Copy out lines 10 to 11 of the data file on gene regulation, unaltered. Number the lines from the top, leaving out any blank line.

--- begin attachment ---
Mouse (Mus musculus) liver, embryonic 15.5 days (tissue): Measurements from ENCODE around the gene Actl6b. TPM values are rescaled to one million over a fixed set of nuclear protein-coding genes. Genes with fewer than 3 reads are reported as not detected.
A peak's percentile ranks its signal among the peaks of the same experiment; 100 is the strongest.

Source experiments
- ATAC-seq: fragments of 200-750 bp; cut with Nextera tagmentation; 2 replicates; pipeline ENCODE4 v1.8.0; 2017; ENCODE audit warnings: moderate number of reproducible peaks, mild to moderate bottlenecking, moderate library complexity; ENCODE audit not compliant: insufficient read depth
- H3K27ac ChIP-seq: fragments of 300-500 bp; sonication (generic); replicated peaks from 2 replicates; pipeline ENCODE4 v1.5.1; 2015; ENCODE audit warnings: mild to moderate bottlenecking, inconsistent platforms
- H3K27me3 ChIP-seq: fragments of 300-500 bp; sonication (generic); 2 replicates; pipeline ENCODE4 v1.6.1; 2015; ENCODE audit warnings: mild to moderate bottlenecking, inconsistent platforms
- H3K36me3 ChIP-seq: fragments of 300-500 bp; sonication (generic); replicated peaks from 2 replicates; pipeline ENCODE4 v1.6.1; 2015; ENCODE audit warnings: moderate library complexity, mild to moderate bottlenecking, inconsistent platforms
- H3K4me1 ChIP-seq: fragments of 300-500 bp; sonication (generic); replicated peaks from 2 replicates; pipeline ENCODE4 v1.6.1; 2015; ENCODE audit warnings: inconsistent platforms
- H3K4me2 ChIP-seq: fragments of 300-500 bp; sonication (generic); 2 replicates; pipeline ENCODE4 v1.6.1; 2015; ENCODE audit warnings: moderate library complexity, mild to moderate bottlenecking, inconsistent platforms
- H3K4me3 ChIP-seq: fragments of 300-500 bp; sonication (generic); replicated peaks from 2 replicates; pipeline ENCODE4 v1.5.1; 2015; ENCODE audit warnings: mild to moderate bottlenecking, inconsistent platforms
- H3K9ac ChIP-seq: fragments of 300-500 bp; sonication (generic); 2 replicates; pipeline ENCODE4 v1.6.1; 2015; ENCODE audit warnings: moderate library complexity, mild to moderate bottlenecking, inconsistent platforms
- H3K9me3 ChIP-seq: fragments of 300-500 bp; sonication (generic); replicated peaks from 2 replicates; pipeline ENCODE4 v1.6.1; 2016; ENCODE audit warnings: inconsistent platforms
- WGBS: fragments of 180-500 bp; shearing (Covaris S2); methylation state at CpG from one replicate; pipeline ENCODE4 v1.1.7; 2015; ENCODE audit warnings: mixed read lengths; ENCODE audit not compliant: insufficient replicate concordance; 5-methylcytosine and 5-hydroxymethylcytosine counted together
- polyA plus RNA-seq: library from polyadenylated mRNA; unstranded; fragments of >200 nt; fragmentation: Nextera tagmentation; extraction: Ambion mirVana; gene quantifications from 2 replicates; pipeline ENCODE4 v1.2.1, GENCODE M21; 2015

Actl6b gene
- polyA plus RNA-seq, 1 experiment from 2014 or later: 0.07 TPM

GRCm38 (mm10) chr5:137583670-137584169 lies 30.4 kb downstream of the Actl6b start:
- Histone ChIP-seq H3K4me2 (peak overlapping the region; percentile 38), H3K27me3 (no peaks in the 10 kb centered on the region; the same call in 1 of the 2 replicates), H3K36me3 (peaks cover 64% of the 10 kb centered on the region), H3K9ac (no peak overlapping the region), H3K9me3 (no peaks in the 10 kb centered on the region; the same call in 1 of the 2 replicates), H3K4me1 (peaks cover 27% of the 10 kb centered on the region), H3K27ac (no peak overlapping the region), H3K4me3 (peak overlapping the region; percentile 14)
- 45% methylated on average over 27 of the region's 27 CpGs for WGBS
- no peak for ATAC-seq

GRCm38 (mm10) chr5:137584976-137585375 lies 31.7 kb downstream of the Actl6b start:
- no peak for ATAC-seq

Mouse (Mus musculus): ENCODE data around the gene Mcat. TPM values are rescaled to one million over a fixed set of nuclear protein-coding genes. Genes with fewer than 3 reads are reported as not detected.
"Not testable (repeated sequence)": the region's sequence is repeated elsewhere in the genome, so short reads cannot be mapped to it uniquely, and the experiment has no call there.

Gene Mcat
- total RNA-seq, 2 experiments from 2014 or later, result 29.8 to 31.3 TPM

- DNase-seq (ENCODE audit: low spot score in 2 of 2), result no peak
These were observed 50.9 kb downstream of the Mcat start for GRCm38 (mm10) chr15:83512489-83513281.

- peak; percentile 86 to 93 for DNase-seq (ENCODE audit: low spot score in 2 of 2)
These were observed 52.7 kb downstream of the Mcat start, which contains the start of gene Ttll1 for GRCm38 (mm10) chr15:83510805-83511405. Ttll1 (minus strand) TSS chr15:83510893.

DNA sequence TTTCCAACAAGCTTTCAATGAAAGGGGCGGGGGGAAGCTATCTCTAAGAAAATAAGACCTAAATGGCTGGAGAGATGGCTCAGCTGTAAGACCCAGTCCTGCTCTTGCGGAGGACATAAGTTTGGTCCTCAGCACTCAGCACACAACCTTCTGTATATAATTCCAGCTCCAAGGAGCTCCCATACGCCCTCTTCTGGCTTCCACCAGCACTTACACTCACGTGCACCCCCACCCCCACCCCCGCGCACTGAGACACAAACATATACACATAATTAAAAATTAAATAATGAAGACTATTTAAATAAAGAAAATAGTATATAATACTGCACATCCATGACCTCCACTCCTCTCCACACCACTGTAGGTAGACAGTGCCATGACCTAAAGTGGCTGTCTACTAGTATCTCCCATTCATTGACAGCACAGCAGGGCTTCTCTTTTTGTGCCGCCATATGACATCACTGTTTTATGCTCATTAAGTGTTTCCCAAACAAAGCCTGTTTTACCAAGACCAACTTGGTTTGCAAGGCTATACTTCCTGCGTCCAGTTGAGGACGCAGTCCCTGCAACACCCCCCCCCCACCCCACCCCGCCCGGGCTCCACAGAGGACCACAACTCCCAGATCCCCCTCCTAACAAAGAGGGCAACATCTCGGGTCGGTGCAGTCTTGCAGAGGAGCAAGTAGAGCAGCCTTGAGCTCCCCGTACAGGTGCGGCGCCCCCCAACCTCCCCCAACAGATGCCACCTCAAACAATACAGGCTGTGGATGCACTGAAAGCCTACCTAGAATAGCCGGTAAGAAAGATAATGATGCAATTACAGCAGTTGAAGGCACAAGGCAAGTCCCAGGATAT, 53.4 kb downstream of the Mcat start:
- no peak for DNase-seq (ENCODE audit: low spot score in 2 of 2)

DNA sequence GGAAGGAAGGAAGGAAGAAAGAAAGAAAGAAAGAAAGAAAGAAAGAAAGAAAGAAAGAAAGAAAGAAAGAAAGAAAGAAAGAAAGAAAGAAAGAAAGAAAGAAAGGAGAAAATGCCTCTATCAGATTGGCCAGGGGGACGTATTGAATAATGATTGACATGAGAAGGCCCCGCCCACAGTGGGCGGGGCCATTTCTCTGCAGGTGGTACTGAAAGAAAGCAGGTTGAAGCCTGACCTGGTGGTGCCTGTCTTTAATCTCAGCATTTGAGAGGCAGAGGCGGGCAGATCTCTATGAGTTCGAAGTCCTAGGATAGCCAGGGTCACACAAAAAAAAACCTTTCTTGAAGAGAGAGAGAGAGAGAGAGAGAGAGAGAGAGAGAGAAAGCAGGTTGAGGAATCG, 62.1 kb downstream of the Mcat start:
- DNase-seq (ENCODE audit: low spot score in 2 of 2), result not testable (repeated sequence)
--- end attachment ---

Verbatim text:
- H3K4me3 ChIP-seq: fragments of 300-500 bp; sonication (generic); replicated peaks from 2 replicates; pipeline ENCODE4 v1.5.1; 2015; ENCODE audit warnings: mild to moderate bottlenecking, inconsistent platforms
- H3K9ac ChIP-seq: fragments of 300-500 bp; sonication (generic); 2 replicates; pipeline ENCODE4 v1.6.1; 2015; ENCODE audit warnings: moderate library complexity, mild to moderate bottlenecking, inconsistent platforms